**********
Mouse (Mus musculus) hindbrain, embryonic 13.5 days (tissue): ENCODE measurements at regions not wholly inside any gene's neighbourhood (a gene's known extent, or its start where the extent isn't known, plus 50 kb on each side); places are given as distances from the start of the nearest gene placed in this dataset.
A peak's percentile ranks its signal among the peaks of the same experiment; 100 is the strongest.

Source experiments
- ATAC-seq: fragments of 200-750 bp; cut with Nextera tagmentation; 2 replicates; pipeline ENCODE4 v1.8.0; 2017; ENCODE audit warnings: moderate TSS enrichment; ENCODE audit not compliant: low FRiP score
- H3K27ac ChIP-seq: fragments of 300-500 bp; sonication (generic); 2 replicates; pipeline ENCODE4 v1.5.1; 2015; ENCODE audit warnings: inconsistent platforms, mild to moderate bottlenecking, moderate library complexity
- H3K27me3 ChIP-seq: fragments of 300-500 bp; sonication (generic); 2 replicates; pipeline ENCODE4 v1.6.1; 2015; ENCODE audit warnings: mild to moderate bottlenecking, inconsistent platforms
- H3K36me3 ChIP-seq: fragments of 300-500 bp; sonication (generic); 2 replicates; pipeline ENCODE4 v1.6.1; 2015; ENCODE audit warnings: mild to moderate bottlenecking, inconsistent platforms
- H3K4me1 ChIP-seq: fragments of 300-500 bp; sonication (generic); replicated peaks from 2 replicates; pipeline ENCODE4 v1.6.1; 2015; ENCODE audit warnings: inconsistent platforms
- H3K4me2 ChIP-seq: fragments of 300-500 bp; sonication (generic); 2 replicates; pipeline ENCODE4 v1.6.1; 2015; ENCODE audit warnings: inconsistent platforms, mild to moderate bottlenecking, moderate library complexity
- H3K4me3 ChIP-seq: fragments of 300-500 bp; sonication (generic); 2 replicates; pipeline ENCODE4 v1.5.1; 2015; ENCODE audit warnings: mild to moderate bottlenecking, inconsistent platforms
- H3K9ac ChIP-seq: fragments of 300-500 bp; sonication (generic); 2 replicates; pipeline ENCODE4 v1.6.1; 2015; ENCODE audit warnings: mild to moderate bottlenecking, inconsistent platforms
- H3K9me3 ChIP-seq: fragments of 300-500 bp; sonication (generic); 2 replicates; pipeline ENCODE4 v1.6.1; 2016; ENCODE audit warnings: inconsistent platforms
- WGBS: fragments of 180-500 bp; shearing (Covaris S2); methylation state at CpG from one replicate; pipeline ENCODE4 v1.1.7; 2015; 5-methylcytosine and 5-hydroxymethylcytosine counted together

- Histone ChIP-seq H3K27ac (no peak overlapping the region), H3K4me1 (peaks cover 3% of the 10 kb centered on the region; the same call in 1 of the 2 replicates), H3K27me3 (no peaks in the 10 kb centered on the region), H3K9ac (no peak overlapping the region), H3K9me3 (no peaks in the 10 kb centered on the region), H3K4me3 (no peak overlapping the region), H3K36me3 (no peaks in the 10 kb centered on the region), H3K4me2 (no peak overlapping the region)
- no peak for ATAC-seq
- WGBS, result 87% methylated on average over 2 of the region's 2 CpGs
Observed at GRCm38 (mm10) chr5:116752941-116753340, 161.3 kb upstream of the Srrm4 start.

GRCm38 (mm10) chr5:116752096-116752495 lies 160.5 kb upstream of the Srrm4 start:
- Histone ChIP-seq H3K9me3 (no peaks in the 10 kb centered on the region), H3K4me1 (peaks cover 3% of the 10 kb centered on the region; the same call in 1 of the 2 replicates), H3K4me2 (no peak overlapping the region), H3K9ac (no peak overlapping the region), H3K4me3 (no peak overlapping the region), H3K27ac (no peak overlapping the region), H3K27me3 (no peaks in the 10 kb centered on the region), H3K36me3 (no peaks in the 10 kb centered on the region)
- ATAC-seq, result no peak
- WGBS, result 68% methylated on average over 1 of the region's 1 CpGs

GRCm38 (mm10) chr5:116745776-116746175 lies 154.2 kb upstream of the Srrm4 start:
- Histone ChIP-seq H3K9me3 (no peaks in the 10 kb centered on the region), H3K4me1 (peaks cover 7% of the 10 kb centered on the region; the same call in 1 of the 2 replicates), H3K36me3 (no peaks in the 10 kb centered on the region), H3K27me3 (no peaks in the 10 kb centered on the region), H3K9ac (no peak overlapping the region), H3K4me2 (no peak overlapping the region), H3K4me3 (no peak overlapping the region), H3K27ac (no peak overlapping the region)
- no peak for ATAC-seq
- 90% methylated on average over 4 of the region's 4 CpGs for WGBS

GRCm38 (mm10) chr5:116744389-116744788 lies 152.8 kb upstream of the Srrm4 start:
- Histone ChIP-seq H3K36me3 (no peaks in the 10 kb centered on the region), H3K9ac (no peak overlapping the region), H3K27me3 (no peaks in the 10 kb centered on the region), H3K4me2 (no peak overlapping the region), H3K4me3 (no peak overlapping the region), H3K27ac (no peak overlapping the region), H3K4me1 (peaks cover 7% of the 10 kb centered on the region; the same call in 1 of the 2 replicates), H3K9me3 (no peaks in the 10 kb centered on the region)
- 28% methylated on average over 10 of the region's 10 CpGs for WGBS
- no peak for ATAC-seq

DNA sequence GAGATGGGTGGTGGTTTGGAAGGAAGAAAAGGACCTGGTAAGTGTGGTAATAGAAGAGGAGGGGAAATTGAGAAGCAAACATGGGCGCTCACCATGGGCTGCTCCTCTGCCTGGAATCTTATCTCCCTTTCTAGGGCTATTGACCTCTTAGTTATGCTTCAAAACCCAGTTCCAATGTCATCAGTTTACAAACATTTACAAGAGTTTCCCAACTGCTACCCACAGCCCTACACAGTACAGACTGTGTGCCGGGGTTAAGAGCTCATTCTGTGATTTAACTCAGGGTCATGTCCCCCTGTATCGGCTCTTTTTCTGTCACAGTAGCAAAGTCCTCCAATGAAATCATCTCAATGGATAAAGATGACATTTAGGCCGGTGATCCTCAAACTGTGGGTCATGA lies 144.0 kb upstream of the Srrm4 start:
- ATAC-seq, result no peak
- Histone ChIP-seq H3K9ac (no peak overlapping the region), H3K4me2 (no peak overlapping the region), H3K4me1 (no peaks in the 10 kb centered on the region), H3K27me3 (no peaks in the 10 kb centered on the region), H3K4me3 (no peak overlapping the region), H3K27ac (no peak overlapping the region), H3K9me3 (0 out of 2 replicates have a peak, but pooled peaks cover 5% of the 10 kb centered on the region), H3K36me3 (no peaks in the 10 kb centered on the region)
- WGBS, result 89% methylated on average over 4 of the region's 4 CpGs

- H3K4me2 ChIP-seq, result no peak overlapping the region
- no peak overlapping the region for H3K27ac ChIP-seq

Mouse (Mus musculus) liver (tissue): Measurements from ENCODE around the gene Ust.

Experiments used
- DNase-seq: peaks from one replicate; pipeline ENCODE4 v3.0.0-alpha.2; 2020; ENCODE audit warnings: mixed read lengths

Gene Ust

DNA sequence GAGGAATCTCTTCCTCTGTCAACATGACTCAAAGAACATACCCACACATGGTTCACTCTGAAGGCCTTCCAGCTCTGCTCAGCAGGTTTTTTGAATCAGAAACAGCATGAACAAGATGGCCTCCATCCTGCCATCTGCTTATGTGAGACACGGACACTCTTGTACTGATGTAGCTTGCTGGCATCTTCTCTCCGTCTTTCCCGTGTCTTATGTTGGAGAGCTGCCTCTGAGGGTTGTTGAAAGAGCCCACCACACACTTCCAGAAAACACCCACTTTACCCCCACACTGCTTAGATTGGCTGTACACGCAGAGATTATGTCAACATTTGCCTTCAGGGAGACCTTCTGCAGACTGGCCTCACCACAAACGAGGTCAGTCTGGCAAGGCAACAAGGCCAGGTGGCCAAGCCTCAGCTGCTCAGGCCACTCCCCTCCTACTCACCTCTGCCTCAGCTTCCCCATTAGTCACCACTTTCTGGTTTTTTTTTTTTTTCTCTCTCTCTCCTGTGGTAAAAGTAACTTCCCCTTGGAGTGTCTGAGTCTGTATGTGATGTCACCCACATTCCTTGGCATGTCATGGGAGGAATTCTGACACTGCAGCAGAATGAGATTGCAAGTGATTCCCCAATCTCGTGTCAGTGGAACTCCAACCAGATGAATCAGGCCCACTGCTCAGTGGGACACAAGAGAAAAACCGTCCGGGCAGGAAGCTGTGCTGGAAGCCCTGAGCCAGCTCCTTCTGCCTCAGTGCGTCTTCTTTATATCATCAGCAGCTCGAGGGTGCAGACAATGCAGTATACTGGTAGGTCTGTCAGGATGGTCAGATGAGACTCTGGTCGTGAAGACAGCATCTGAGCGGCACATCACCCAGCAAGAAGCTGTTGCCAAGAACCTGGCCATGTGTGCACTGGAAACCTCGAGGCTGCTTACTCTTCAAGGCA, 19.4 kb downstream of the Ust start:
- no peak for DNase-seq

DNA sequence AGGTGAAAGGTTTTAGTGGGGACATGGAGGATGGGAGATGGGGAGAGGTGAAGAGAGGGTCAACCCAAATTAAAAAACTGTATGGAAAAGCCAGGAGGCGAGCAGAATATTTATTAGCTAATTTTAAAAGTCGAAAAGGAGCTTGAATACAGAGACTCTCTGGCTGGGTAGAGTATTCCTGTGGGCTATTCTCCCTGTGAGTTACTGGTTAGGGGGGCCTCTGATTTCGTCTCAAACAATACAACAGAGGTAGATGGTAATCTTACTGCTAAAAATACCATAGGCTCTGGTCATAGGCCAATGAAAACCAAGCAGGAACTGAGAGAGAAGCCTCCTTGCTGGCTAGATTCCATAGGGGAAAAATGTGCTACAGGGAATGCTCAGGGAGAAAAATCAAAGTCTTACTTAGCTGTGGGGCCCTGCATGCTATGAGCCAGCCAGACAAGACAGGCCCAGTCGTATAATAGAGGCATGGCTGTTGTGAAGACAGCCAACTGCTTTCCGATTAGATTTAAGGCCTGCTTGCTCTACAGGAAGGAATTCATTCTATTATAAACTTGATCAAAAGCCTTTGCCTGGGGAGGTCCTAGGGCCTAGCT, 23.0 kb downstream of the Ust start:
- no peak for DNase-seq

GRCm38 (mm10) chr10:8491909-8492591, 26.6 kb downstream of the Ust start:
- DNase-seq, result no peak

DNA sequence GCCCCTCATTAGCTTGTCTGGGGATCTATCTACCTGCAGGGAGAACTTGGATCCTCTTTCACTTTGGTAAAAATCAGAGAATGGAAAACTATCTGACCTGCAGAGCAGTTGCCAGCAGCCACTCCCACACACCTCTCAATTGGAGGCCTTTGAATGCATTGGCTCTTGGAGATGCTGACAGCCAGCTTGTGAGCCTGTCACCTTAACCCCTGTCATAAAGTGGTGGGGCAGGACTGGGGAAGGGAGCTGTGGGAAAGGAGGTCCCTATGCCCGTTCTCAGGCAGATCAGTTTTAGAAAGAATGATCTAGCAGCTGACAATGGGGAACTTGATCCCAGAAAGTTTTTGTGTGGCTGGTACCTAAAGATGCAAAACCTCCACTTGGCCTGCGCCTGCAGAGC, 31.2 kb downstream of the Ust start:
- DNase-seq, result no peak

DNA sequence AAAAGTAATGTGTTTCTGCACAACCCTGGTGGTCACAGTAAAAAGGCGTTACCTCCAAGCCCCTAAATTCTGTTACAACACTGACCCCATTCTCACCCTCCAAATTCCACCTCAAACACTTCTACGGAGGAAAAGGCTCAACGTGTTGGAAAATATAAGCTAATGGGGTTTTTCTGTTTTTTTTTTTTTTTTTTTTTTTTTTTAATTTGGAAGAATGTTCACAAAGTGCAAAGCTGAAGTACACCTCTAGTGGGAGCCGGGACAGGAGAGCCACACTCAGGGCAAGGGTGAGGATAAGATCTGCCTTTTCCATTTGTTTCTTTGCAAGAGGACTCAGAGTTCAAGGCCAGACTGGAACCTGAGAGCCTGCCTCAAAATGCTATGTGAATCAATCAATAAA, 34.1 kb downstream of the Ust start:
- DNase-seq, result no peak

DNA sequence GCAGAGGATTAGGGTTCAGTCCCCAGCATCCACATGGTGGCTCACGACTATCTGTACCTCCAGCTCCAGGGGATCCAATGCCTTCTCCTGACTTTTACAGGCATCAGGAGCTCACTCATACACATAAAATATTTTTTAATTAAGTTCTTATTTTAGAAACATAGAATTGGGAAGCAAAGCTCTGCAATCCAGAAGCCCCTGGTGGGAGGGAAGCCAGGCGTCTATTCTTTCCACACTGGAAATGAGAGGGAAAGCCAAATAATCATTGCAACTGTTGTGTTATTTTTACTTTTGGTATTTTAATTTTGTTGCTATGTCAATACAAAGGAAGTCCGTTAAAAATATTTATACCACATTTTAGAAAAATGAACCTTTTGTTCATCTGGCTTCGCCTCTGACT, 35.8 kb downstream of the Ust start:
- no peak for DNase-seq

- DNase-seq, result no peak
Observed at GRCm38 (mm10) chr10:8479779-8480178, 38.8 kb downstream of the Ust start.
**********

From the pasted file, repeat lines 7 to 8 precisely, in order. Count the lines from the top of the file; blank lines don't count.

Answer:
- H3K36me3 ChIP-seq: fragments of 300-500 bp; sonication (generic); 2 replicates; pipeline ENCODE4 v1.6.1; 2015; ENCODE audit warnings: mild to moderate bottlenecking, inconsistent platforms
- H3K4me1 ChIP-seq: fragments of 300-500 bp; sonication (generic); replicated peaks from 2 replicates; pipeline ENCODE4 v1.6.1; 2015; ENCODE audit warnings: inconsistent platforms